Cryotherapy: The New Ice Bath

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Posted by Staci Lehman on July 25, 2018, noon

It used to be there was little you could do about soreness following a tough workout or sports injury – apply ice or heat and wait for it to heal. Today there is a more proactive approach. Cryotherapy is the use of extremely low temperatures to reduce many health complaints.

“We like your body temperature to get below 60 degrees,” said Lacy Gannon who, with her husband Pat Gannon, owns Spokane Cryo in Spokane Valley. “That’s when you start to feel the benefits.”

Cryotherapy is said to treat everything from arthritis, chronic pain, fibromyalgia and general inflammation to depression and lack of energy. And while that kind of cold sounds uncomfortable, people who have tried it say it’s not.

Woman in cryotherapy tank

“It was never painful, I could still talk through it,” said Arianna Johnson, who has tired cryotherapy several times. “I was actually warm after. My body warmed up really fast.”

In cryotherapy, clients get undressed (except for gloves and socks to protect extremities and underwear for men) and into a structure that resembles a big tank with an open top.

“I like to tell people it’s kind of like a stand up tanning bed,” said Gannon.

Except this device is cold instead of hot. It uses dry nitrogen to reach two hundred degrees below zero. Each session lasts around three minutes and users say they feel the benefits immediately.

“You can exercise ten or 15 minutes afterward and I’ve had clients who are athletes say they’ve have the best workout they’ve ever had,” said Brayson Buckner, owner of 509 Cryo.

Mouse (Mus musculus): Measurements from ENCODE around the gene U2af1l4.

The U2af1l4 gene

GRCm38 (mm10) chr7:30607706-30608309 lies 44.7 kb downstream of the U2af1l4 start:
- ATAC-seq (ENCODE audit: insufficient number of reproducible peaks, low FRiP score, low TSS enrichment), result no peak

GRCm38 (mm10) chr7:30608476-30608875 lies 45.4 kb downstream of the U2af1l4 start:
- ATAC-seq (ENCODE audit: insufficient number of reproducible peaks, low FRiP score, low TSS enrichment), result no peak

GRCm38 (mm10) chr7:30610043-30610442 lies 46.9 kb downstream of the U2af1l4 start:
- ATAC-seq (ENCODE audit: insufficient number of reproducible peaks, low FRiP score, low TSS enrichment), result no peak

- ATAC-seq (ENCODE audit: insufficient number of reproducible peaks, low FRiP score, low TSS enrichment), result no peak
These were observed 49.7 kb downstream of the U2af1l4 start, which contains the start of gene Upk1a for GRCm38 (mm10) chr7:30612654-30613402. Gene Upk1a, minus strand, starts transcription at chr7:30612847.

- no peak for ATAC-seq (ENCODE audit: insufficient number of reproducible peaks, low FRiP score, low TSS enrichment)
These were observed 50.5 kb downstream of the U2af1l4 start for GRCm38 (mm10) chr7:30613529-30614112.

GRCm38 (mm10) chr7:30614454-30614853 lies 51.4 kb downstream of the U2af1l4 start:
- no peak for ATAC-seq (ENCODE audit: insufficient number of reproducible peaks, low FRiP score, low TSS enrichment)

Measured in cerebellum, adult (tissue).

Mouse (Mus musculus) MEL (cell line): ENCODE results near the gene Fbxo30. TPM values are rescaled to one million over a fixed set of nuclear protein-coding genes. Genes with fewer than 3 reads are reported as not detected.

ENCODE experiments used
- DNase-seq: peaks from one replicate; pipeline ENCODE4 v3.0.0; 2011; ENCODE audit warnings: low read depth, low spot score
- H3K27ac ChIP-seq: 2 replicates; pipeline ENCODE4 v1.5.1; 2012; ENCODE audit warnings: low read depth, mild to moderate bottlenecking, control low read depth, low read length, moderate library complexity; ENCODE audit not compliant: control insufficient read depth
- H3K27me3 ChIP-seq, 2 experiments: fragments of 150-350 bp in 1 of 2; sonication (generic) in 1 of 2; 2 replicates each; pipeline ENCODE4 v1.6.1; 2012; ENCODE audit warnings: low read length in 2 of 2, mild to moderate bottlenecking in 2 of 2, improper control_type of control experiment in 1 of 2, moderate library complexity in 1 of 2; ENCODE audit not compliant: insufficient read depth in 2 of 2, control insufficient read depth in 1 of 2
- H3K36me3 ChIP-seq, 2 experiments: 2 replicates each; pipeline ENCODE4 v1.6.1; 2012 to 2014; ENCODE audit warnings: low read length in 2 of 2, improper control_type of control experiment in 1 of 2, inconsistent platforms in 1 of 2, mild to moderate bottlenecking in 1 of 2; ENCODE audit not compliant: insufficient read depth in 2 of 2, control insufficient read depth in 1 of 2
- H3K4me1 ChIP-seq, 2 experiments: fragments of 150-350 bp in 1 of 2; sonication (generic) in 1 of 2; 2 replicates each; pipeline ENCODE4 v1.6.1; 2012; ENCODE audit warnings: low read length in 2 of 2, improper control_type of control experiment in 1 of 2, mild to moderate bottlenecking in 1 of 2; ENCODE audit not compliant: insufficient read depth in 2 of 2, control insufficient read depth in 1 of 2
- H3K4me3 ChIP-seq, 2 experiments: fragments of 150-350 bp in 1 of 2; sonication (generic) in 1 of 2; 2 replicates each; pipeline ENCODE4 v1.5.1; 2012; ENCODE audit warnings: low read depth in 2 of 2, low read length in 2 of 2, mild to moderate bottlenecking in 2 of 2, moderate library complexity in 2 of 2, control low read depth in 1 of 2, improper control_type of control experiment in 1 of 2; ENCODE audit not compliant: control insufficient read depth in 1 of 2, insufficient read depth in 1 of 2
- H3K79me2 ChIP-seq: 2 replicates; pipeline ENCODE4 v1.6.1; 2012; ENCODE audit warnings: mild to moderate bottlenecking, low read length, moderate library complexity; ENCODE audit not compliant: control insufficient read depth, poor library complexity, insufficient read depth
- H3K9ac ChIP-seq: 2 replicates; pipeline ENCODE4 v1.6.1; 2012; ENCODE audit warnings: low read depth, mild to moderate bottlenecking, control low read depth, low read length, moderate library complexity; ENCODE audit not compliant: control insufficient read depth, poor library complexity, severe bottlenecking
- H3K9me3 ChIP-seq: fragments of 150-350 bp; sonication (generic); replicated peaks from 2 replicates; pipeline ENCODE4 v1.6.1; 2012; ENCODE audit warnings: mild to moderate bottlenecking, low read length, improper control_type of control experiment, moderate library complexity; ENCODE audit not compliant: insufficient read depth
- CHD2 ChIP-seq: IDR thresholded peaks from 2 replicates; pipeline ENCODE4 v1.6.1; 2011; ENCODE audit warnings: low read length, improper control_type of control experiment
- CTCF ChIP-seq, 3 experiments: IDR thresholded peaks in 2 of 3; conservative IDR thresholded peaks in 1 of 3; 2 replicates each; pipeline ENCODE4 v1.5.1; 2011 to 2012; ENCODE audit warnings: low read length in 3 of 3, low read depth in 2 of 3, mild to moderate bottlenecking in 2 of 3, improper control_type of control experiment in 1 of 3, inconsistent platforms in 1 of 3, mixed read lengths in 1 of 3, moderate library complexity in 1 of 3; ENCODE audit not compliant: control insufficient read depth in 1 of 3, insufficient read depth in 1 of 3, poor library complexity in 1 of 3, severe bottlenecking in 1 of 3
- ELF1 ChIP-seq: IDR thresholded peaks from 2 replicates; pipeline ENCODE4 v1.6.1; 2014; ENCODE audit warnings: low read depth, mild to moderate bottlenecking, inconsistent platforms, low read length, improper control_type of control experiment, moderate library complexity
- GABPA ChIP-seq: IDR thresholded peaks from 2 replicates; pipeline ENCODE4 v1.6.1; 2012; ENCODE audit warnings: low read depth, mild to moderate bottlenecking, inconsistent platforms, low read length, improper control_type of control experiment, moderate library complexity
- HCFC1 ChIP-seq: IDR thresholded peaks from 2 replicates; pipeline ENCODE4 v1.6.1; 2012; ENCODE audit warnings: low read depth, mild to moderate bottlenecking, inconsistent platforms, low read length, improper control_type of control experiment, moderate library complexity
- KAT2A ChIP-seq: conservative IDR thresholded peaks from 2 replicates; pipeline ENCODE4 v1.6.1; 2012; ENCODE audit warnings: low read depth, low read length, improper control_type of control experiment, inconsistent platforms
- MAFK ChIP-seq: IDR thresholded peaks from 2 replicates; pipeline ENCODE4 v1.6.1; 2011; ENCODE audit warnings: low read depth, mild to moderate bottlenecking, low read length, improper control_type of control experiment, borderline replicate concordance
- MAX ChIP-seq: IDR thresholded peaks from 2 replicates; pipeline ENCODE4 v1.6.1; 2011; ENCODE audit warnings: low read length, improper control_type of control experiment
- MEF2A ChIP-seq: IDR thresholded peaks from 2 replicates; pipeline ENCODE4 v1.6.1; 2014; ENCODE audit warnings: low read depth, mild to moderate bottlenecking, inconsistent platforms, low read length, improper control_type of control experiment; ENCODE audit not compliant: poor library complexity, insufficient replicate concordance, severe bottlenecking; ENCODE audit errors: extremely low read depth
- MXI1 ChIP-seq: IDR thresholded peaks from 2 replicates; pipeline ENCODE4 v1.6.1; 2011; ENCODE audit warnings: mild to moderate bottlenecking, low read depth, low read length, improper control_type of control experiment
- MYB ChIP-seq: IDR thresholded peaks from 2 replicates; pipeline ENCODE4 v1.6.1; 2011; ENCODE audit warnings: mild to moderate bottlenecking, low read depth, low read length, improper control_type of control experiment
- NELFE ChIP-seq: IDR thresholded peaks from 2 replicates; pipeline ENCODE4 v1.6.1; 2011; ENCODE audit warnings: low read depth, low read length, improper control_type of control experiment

Buckner purchased his cryo spa after using it himself and becoming a believer.

“I suffer from an autoimmune condition that causes joint pain,” he said. “When you see how bad the opioid crisis is, if there’s an alternative to that, I think we should try it.”

Arianna Johnson agrees. Along with her husband, chiropractor Dr. Ryan Johnson, DC MS CCSP, they own Spokane Sport and Spine and have sent many people to their cryotherapy provider, Spokane Nutrishop and Cryotherapy.

“I think an ounce of prevention is so worth doing,” said Johnson. “Why not use something that is known for reducing inflammation rather than having surgery if you can?”

Spokane Nutrishop and Cryotherapy has an unusual cryo sauna in that it first heats the body up before cooling it down.

“I’ve tried a few sessions now and love it. I’ve referred a lot of people,” said Johnson. “My mom tried it and she’s older and has fibromyalgia and loved it.”

Pat and Lacy Gannon opened Spokane Cryo because they also loved it. Pat is an Ironman competitor and Lacy instructs fitness classes, so both have frequent muscle aches.

“You kind of get an adrenaline rush,” said Gannon. “Your body goes into fight or flight mode to warm itself back up.”

Gannon says this leaves her feeling refreshed and revitalized, and with less pain.

“I’ve got one client with rheumatoid arthritis,” said Buckner of 509 Cryo. “He started off once a week, then increased it to a couple times a week. Then he went to see his doctor and she said, ‘What are you doing? We’re going to start tracking this because you’re showing improvement.’”

But is it a placebo effect or does cryotherapy really work? While cryotherapy has been considered a sanctioned medical treatment in Europe for decades, the U.S. Food and Drug Administration says there is no evidence it effectively treats or improves any diseases or conditions. As for potential risks, FDA’s website says cryotherapy could potentially cause frostbite, burns and asphyxiation from nitrogen vapors. 

Despite the warning, cryotherapy seems to be growing in popularity in the U.S. across demographics.

Buckner says his clientele is everybody. “I’ve got old people with joint pain and young people with joint pain from exercising too hard.”

Cryotherapy costs anywhere from $20 to $45 per session with package rates available.